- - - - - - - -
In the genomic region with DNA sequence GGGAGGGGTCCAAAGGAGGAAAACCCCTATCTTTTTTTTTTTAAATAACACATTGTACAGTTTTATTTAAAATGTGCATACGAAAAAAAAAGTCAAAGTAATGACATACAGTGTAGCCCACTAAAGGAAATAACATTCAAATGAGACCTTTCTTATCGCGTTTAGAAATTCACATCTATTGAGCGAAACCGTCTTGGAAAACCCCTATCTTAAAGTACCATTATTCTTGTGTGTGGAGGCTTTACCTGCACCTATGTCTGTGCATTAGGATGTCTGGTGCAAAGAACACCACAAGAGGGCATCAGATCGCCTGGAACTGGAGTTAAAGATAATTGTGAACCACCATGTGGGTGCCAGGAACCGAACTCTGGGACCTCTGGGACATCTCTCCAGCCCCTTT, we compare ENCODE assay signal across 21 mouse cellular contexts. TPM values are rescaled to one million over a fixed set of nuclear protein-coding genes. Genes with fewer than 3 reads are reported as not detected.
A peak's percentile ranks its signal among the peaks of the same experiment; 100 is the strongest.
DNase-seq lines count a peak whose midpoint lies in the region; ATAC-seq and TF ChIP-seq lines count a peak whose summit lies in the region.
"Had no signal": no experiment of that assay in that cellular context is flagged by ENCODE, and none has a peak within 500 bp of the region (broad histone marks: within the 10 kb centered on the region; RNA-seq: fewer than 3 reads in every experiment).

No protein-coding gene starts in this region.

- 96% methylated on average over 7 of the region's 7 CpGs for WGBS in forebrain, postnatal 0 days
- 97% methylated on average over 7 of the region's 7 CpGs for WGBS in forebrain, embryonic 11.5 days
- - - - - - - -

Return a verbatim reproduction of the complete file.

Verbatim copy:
In the genomic region with DNA sequence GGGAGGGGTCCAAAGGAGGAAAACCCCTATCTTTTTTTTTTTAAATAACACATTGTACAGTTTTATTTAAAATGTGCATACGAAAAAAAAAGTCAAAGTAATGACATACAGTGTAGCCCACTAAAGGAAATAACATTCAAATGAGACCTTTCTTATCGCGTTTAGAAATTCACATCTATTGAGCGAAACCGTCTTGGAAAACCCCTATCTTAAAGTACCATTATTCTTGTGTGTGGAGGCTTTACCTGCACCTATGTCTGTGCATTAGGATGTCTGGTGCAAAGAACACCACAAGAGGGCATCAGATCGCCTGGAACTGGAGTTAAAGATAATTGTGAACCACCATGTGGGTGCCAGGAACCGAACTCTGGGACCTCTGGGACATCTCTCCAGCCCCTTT, we compare ENCODE assay signal across 21 mouse cellular contexts. TPM values are rescaled to one million over a fixed set of nuclear protein-coding genes. Genes with fewer than 3 reads are reported as not detected.
A peak's percentile ranks its signal among the peaks of the same experiment; 100 is the strongest.
DNase-seq lines count a peak whose midpoint lies in the region; ATAC-seq and TF ChIP-seq lines count a peak whose summit lies in the region.
"Had no signal": no experiment of that assay in that cellular context is flagged by ENCODE, and none has a peak within 500 bp of the region (broad histone marks: within the 10 kb centered on the region; RNA-seq: fewer than 3 reads in every experiment).

No protein-coding gene starts in this region.

- 96% methylated on average over 7 of the region's 7 CpGs for WGBS in forebrain, postnatal 0 days
- 97% methylated on average over 7 of the region's 7 CpGs for WGBS in forebrain, embryonic 11.5 days